Understanding the Common Terms in Annuities

Annuities are popular financial products that can provide a steady income stream during retirement. However, the terminology associated with annuities can be complex and confusing. This guide aims to clarify some common terms used in annuities, helping Californians make informed decisions. Whether you are working with annuity financial planners or annuity advisors, understanding these terms will be crucial.


An annuity is a contract between an individual and an insurance company. In exchange for payments made over time or in a lump sum, the insurance company agrees to provide periodic payments to the individual at a later date, typically during retirement.


The annuitant is the person who receives the payments from the annuity. The annuity payments are often based on the annuitant’s life expectancy. In many cases, the annuitant is also the contract owner, but this is not always the case.


The beneficiary is the person or entity designated to receive the remaining annuity payments or death benefit if the annuitant passes away. It’s important to choose beneficiaries wisely and review them periodically, especially after significant life events.


The premium refers to the payments made by the contract owner to the insurance company. Premiums can be made as a single lump sum or as a series of payments over time. These payments fund the annuity and determine the future income stream.

Accumulation Phase

The accumulation phase is the period during which the annuity contract owner makes payments into the annuity. During this time, the money grows on a tax-deferred basis. The length and terms of the accumulation phase can vary depending on the type of annuity.

Distribution Phase

The distribution phase is when the annuity starts to pay out to the annuitant. This phase can provide a steady stream of income, which can be particularly beneficial during retirement. The duration and amount of payments depend on the terms of the annuity contract.

Deferred Annuity

A deferred annuity is one that starts making payments at a future date. This type of annuity allows the investment to grow over time before payouts begin. Deferred annuities are often used as a retirement planning tool.

Immediate Annuity

An immediate annuity begins payments almost immediately after a lump sum is paid to the insurance company. This type of annuity is typically used by individuals who need to start receiving income right away, such as those who are already retired.

Fixed Annuity

A fixed annuity provides regular, guaranteed payments. The interest rate on a fixed annuity is set at the time of purchase and does not change, providing a stable income stream. This option is ideal for those seeking predictable payments.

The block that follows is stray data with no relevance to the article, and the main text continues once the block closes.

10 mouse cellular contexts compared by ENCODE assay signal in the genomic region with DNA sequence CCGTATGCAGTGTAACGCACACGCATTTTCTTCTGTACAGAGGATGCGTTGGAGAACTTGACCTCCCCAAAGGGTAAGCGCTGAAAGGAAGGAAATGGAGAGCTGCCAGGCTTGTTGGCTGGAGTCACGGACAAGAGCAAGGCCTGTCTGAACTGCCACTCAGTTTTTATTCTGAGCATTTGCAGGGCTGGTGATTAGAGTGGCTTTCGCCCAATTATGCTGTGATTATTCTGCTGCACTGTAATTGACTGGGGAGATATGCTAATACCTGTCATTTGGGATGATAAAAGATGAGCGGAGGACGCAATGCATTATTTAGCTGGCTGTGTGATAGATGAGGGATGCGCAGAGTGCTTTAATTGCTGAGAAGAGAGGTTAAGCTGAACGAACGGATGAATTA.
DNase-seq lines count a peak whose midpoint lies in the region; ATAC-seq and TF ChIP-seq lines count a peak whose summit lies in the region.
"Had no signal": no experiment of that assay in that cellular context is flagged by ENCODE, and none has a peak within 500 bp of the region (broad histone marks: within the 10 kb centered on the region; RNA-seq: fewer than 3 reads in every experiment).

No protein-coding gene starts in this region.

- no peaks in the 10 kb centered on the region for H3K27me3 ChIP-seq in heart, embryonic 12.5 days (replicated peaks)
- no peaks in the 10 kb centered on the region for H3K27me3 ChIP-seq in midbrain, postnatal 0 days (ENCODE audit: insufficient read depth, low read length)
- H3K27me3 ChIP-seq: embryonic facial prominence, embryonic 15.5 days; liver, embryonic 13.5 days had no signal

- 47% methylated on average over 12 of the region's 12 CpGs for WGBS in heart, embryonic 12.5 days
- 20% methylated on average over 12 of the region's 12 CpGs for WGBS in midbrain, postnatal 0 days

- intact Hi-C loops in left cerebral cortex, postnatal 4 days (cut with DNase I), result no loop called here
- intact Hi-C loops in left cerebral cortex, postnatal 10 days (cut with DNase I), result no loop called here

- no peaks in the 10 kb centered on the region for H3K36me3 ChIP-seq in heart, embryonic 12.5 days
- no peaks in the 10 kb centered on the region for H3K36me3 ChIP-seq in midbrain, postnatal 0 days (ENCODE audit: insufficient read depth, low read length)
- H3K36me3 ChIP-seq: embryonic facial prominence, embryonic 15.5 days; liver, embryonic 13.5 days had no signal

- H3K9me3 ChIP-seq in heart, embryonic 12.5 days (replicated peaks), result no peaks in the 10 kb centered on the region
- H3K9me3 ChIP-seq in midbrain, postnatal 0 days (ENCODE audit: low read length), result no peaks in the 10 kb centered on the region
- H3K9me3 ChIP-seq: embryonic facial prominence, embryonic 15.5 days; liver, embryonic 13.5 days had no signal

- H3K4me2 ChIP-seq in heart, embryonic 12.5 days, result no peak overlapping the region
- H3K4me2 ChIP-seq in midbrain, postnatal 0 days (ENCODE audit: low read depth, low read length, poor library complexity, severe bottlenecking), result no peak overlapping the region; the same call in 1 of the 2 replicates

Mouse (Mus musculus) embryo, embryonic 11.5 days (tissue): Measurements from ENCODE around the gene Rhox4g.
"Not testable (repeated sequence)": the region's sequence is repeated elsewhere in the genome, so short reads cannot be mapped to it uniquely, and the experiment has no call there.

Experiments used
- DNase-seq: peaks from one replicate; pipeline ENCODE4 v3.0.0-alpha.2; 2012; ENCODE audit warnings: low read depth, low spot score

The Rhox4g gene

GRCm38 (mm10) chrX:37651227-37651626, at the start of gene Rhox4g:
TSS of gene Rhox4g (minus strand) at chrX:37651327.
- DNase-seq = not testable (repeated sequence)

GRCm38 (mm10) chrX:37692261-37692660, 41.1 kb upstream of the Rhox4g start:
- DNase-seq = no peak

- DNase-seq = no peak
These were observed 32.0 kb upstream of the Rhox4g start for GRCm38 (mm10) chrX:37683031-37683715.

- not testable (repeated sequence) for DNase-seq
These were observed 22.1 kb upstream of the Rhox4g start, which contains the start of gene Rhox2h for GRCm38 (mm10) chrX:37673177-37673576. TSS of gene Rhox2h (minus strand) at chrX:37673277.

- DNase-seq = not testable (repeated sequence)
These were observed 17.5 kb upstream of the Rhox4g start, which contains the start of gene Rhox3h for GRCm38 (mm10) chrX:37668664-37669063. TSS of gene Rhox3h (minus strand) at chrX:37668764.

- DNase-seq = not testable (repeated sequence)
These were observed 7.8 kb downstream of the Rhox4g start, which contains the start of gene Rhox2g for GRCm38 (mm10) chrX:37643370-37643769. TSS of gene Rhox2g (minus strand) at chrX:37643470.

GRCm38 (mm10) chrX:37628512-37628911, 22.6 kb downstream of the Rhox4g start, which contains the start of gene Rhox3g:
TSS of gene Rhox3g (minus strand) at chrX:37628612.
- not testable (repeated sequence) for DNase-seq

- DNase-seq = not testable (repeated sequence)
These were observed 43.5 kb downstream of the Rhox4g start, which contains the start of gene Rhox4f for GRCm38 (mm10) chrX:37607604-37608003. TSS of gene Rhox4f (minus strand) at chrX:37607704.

Variable Annuity

It allows the annuity holder to invest in a variety of sub-accounts, similar to mutual funds. The value of the annuity and the payments received can fluctuate based on the performance of these investments. This option offers potential for higher returns but comes with higher risk.

Indexed Annuity

An indexed annuity provides returns based on the performance of a specified market index, such as the S&P 500. While it offers some potential for growth, it also typically includes a cap on maximum returns and a guaranteed minimum return.


A rider is an additional feature or benefit added to an annuity contract. Common riders include guaranteed lifetime withdrawal benefits, long-term care benefits, and death benefits. Riders can provide extra security and flexibility but often come at an additional cost.

Surrender Charge

A surrender charge is a fee imposed if the annuity holder withdraws money from the annuity before a specified period. This charge decreases over time and is intended to discourage early withdrawals. It’s essential to understand the surrender period and charges before committing to an annuity.


Annuitization is the process of converting the accumulated value of the annuity into a series of periodic payments. This process can be tailored to provide payments for a fixed period or for the lifetime of the annuitant.


Understanding these common terms can empower Californians to make better decisions when considering annuities as part of their financial planning. Whether you are consulting with annuity financial planners or annuity advisors, having a clear grasp of the terminology will help you navigate the complexities of annuities and make choices that best suit your financial goals and retirement plans.

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